My trainer, furious, sent him away on retirement. And I stopped riding with her. We later learned that he had gone to a new lesson barn where he had been gelded and was being used as a cart horse. We tried to buy him, but the new owner wanted an exhorbitant amount of money for him and would not come down on the price; we couldn't afford to pay that much money for him. My mom and I would hear about him through the grapevine until the day he died. He died from an infected wound that had been left untreated. He died alone. That was 11 years ago, and I still miss him. I loved that horse. I still wish that we could have saved him.

37. Ever wanted to buy a school horse?
I guess technically Tamarindo was a school horse since my trainer had him for her 2-person lesson program, so I guess the answer would be yes.

38. How many times a week do you ride? Repeat question. Changing it to: Field board or stall board?
I did stall board. At boarding facilities in PR, space is at a premium and turnout was limited - a couple of times a week vs several hours a day here in the US. The first barn I boarded at in South FL (the rescue where I had Cloud) only allowed 30 minutes of turnout a day. The stalls were 10'x10'. It was a prison for the horses. The barn after that was the closest to field board I'd experienced: each stall had an attached walkout; Lily's had an additional paddock, and the horses were turned out overnight for 12 hours with access to shelter. Here, it is hard to find barns where the stalls have walkouts or even a lot of windows, which is understandable given the fact that you need to be able to close up the barn in the winter. Enter field board. I am really loving field board right now. Some people think it involves dumping the horse out in a field, and at some places it IS like that, but at my current barn it is not. The horses are monitored and blanketed/unblanketed based on need. If you don't have a blanket, the barn owner will supply one! They get fed the barn hay and grain (you can supply your own grain too), twice a day. They are split up into separate chutes while they eat their grain so they don't steal one another's food. In the summer they have good pasture (no buttercups/weeds), and in the winter round bales are provided (Lily is vaccinated against botulism.) They have a huge run-in shed that is close to the front gate, faces away from the wind, and where hay is dropped when the weather is bad so the horses can eat while they are sheltered. The run-in has fans for when it's hot in the summer.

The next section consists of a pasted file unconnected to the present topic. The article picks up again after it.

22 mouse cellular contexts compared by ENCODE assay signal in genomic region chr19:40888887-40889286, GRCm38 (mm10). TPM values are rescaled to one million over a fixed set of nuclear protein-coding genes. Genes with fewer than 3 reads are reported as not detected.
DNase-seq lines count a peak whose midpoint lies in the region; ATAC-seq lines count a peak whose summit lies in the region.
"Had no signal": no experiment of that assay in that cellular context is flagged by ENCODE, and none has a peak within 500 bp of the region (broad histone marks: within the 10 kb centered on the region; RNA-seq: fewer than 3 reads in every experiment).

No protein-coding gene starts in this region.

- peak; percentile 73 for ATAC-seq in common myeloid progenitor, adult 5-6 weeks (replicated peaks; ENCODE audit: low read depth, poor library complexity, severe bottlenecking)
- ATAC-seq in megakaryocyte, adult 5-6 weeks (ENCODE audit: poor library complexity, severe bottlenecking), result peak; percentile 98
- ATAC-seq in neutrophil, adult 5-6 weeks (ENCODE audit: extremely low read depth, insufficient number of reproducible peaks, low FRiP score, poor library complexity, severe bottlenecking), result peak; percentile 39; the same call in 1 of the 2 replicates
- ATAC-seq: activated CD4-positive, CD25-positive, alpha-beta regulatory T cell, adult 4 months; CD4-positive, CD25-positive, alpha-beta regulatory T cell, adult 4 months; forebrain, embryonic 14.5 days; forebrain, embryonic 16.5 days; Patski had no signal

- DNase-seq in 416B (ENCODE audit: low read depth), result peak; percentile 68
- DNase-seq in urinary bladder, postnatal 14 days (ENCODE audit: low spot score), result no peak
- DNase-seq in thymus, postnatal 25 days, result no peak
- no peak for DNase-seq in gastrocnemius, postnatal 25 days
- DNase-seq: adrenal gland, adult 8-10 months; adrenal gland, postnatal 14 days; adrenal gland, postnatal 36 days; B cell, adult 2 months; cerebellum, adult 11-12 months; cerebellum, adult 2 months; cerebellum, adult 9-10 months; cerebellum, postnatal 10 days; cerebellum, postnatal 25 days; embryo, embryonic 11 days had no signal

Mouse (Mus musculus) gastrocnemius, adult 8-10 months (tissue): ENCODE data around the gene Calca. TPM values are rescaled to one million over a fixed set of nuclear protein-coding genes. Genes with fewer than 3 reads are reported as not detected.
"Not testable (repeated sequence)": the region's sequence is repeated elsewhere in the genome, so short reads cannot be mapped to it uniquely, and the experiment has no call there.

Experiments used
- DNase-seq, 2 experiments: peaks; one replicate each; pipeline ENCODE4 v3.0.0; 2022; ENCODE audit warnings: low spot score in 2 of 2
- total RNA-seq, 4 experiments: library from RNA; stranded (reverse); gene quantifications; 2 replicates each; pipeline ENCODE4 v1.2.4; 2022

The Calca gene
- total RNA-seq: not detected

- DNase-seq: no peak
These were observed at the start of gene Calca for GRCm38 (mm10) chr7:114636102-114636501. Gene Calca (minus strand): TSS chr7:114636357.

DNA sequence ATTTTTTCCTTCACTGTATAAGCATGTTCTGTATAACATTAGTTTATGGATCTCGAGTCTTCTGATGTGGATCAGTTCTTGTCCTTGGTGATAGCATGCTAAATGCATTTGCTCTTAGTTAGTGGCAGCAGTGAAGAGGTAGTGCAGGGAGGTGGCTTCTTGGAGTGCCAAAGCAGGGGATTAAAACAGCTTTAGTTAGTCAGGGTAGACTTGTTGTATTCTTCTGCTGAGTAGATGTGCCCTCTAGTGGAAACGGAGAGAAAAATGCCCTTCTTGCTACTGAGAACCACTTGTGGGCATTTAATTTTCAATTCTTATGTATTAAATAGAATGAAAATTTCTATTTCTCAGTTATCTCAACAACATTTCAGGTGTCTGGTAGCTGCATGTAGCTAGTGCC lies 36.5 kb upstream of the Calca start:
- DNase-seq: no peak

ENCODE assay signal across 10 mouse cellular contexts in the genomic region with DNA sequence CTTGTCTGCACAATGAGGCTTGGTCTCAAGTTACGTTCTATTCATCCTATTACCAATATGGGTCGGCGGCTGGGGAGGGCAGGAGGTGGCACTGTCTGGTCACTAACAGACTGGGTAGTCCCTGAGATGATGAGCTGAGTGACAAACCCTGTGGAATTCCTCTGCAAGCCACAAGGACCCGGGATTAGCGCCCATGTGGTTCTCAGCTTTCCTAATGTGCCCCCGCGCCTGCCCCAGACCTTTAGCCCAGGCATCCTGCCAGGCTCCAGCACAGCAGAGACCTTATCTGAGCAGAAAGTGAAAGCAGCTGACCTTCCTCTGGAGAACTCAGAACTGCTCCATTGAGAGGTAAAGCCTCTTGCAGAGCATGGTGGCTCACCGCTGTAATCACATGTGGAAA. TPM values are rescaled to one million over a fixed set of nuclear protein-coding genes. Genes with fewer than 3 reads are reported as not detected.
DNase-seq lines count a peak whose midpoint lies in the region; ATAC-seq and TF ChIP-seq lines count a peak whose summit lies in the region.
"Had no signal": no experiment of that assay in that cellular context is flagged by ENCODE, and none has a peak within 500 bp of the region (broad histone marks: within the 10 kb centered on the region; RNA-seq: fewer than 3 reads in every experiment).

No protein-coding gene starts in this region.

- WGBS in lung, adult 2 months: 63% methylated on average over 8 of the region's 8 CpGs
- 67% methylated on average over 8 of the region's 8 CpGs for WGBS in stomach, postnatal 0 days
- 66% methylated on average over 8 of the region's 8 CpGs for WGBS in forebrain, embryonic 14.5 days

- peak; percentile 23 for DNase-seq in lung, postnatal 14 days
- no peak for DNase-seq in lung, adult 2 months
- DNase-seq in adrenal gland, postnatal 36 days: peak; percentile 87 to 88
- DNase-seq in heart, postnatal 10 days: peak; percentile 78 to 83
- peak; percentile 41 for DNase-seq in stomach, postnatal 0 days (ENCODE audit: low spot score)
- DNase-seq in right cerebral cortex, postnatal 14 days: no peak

Munching on their round bale. That's Lily in the purple blanket.

Candy the black Oldenburg and Gracie the red dapple Rocky Mountain Horse model the chutes for eating their grain. Each chute has a small wooden gate, allowing the horse to be locked in until she finishes eating.
Candy says, "YUUUMMMM beet pulp!" (see her tongue?)
Why I'm liking it so much: Lily is free ALL THE TIME. She does not associate me anymore with going into the barn to get locked up. I try to go out every day but make a point of NOT riding every day. Sometimes I just bring her in for a warm meal (her forage + grain mixed with warm water to form a mash) and sometimes I just stop by to say hello to her in the field and do stretches with treats. Result: she will now come to me when I call her in the field. She even knows the car. I used to park in front of her walkout in Florida...she had never paid attention to my car until now. When she's free.

I had to majorly edit this photo so y'all could see her.
This was Lily this past Saturday. I had just pulled up to the field gate. The herd was off somewhere in the darkness, but she showed up all by herself as I was parking the car. She was nickering at me when I took the photo. :)
Plus she is so, so much saner now that she has a constant to her routine. She knows she is always going to go out again, and it's manifested itself as a generalized calm. I like my freed Lily.

39. Ever ridden a horse 17+ hh?
Yes. During my jumper days, everything I rode was an OTTB. Many of them were 17 hh and up. The largest horse I've ever ridden was a Belgian. I think he was close to 19 hh. I was standing on a 3-step mounting block and still had to almost do a split to reach the stirrrup!

40. Ever ridden a horse 13 hh and under?
Yes. There was a large Shetland at the horse rental place where I worked as a trainer. His name was Frodo and he was a little shit. He would rear the minute you went to get on and do all sorts of airs above ground, spins, whirls, bolts to try to dismount you. I had a ball riding him, to tell you the truth. He was wide, fuzzy, and super easy to sit, especially if you were in a Western saddle. The problem was that my boss wanted to use him for kids to ride on...Frodo never, ever gave up. He had a stubborn streak 10 miles long. He was still a handful the day I stopped working there.


  1. You have the best stories, I swear! Loving these questions! :)

    Totally with you on the Western-for-training thing...especially a barrel-type saddle is just the best; you practically CAN'T fall out! And I am seriously going to come and steal a spot in your new barn. Seriously. How much more perfect can you get?!